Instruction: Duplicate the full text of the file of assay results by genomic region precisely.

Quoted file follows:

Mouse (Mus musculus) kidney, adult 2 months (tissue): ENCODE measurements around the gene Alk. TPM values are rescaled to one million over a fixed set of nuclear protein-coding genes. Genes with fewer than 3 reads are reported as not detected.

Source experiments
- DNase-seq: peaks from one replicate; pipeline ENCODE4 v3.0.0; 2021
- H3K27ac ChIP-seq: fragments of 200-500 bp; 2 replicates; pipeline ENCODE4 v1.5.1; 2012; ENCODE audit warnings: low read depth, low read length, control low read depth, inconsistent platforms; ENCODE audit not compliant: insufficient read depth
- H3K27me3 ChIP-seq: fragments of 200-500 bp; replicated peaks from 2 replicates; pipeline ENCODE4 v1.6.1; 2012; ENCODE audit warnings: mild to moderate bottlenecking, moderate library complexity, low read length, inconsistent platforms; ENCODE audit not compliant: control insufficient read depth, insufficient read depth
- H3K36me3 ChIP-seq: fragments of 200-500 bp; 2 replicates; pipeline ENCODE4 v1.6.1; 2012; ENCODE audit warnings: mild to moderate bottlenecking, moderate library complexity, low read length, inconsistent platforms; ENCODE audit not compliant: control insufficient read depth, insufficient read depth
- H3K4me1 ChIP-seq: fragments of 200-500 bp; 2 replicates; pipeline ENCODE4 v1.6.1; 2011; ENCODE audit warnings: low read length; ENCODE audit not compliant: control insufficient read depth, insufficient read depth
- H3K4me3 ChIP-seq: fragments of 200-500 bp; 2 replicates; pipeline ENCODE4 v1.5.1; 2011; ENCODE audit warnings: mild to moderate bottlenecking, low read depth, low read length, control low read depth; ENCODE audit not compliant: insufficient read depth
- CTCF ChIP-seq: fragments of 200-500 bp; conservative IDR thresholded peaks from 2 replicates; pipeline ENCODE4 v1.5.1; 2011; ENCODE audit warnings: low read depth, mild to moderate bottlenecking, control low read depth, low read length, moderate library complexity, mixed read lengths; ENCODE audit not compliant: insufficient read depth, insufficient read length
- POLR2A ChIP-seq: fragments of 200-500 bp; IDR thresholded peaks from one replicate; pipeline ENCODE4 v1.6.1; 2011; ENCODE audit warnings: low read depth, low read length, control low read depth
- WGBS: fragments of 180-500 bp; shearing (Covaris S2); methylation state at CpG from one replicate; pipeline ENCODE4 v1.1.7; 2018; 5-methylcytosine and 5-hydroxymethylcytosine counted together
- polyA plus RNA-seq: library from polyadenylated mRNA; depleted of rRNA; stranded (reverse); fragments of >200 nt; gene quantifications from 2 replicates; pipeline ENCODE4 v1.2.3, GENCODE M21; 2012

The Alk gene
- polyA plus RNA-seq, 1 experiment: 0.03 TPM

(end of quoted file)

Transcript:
Mouse (Mus musculus) kidney, adult 2 months (tissue): ENCODE measurements around the gene Alk. TPM values are rescaled to one million over a fixed set of nuclear protein-coding genes. Genes with fewer than 3 reads are reported as not detected.

Source experiments
- DNase-seq: peaks from one replicate; pipeline ENCODE4 v3.0.0; 2021
- H3K27ac ChIP-seq: fragments of 200-500 bp; 2 replicates; pipeline ENCODE4 v1.5.1; 2012; ENCODE audit warnings: low read depth, low read length, control low read depth, inconsistent platforms; ENCODE audit not compliant: insufficient read depth
- H3K27me3 ChIP-seq: fragments of 200-500 bp; replicated peaks from 2 replicates; pipeline ENCODE4 v1.6.1; 2012; ENCODE audit warnings: mild to moderate bottlenecking, moderate library complexity, low read length, inconsistent platforms; ENCODE audit not compliant: control insufficient read depth, insufficient read depth
- H3K36me3 ChIP-seq: fragments of 200-500 bp; 2 replicates; pipeline ENCODE4 v1.6.1; 2012; ENCODE audit warnings: mild to moderate bottlenecking, moderate library complexity, low read length, inconsistent platforms; ENCODE audit not compliant: control insufficient read depth, insufficient read depth
- H3K4me1 ChIP-seq: fragments of 200-500 bp; 2 replicates; pipeline ENCODE4 v1.6.1; 2011; ENCODE audit warnings: low read length; ENCODE audit not compliant: control insufficient read depth, insufficient read depth
- H3K4me3 ChIP-seq: fragments of 200-500 bp; 2 replicates; pipeline ENCODE4 v1.5.1; 2011; ENCODE audit warnings: mild to moderate bottlenecking, low read depth, low read length, control low read depth; ENCODE audit not compliant: insufficient read depth
- CTCF ChIP-seq: fragments of 200-500 bp; conservative IDR thresholded peaks from 2 replicates; pipeline ENCODE4 v1.5.1; 2011; ENCODE audit warnings: low read depth, mild to moderate bottlenecking, control low read depth, low read length, moderate library complexity, mixed read lengths; ENCODE audit not compliant: insufficient read depth, insufficient read length
- POLR2A ChIP-seq: fragments of 200-500 bp; IDR thresholded peaks from one replicate; pipeline ENCODE4 v1.6.1; 2011; ENCODE audit warnings: low read depth, low read length, control low read depth
- WGBS: fragments of 180-500 bp; shearing (Covaris S2); methylation state at CpG from one replicate; pipeline ENCODE4 v1.1.7; 2018; 5-methylcytosine and 5-hydroxymethylcytosine counted together
- polyA plus RNA-seq: library from polyadenylated mRNA; depleted of rRNA; stranded (reverse); fragments of >200 nt; gene quantifications from 2 replicates; pipeline ENCODE4 v1.2.3, GENCODE M21; 2012

The Alk gene
- polyA plus RNA-seq, 1 experiment: 0.03 TPM